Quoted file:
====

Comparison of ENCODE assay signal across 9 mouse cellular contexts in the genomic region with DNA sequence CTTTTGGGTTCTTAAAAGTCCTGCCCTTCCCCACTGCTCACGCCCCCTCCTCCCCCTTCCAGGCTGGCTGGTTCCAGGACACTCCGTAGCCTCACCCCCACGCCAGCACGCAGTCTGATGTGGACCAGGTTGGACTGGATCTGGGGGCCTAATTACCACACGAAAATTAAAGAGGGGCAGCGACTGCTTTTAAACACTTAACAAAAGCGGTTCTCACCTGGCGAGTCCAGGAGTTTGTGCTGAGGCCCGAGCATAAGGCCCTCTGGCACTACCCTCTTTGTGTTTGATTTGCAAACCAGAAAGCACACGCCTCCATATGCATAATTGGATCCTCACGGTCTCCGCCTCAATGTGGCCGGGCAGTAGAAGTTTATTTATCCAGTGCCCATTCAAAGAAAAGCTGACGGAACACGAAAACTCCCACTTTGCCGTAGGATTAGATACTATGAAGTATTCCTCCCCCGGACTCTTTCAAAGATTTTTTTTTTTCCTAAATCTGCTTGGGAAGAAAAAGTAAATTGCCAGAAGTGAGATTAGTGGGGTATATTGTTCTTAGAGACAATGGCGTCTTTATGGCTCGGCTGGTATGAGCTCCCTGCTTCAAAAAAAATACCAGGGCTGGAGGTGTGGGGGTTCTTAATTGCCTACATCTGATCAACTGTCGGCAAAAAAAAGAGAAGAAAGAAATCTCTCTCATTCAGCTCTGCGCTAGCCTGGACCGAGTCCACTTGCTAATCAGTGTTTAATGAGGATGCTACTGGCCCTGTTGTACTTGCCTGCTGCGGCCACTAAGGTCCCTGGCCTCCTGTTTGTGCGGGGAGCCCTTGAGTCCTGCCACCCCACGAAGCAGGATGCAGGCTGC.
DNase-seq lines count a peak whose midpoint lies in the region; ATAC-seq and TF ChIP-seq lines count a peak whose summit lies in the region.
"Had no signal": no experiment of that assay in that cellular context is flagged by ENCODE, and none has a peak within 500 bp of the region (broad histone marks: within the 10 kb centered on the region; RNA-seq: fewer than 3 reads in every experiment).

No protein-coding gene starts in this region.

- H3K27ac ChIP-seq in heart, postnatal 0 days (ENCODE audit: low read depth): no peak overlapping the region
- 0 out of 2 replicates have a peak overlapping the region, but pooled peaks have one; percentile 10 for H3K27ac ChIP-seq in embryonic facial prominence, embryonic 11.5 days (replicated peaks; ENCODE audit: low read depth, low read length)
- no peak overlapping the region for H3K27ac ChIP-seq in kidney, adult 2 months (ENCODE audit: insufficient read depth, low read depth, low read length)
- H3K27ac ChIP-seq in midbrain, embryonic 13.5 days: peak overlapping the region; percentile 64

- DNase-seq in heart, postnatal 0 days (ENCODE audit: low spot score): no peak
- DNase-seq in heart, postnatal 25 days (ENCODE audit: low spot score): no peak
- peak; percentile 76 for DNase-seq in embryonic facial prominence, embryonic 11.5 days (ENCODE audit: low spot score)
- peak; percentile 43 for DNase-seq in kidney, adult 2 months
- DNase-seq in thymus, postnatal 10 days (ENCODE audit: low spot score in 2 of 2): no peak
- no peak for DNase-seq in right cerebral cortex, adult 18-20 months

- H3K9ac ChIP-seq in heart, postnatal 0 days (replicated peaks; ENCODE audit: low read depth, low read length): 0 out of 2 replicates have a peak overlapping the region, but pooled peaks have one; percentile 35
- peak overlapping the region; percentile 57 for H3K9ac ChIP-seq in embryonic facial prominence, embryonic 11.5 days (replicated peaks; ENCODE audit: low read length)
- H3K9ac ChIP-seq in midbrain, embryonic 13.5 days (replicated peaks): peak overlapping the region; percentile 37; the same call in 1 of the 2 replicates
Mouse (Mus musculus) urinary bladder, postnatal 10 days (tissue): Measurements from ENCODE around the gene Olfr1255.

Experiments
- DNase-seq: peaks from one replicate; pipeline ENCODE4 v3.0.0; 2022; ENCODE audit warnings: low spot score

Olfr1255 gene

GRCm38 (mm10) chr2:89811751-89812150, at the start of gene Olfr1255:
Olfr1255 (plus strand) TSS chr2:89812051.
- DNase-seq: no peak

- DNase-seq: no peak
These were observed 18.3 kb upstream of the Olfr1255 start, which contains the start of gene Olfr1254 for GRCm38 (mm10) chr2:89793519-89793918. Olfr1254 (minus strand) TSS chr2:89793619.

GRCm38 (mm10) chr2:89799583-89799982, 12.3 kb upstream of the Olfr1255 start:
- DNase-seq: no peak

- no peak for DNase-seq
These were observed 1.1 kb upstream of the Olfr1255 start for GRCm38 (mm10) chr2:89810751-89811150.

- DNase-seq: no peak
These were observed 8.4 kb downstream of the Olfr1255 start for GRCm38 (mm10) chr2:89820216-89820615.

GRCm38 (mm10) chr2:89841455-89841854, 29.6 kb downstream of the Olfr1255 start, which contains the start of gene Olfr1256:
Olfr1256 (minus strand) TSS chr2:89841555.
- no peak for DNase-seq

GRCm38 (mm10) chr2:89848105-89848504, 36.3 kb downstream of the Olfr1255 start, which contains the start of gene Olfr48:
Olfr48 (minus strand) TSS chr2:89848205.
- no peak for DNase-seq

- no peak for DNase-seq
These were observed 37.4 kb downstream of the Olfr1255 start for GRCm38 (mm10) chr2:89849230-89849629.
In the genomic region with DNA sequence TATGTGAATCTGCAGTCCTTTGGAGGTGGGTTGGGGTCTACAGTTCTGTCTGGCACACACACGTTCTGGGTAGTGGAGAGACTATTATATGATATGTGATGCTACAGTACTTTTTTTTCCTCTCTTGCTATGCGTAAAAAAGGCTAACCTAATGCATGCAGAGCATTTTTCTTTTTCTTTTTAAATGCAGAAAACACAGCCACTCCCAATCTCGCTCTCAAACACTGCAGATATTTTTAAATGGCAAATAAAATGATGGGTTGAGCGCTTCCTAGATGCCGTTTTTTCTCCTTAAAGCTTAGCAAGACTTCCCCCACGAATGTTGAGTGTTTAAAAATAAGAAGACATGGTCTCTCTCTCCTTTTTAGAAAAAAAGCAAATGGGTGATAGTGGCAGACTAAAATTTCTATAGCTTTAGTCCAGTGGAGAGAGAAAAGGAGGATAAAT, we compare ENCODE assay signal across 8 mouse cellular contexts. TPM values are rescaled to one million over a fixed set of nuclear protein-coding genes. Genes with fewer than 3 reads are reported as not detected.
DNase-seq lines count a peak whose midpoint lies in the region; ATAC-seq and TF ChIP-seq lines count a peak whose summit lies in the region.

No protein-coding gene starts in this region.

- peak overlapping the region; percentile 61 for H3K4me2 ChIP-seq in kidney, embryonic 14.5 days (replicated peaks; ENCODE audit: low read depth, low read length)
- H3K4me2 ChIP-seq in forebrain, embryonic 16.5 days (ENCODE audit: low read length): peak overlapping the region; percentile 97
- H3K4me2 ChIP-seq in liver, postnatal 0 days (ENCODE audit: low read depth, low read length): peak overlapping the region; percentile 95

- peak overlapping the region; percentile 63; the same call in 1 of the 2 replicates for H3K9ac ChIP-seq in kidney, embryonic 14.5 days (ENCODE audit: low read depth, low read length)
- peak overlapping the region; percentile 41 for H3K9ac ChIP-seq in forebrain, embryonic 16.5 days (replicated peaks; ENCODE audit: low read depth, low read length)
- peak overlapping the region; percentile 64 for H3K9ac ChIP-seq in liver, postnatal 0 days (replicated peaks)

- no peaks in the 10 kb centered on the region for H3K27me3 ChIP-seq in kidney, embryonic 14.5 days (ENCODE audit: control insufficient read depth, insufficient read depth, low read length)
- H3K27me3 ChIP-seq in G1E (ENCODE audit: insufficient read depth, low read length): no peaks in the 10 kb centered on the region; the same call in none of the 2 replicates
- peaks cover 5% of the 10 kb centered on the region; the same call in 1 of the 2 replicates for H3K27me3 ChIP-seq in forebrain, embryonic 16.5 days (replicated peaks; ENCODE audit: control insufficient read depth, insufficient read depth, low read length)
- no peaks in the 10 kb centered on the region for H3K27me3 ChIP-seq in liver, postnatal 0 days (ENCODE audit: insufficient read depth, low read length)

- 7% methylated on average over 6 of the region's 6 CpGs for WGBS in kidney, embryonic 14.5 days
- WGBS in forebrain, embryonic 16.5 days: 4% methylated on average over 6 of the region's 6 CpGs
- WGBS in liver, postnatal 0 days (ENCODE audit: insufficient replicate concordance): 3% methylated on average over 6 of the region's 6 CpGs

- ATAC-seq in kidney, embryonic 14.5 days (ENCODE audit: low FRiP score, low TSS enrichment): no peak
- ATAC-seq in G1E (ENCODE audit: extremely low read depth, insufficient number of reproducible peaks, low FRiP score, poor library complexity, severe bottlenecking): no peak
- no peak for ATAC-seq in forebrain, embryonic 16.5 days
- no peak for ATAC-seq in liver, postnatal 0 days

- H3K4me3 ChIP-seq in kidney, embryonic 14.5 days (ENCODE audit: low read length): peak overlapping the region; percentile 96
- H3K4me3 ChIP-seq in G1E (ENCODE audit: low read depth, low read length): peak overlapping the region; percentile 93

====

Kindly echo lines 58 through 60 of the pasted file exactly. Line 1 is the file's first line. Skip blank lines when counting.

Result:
- ATAC-seq in G1E (ENCODE audit: extremely low read depth, insufficient number of reproducible peaks, low FRiP score, poor library complexity, severe bottlenecking): no peak
- no peak for ATAC-seq in forebrain, embryonic 16.5 days
- no peak for ATAC-seq in liver, postnatal 0 days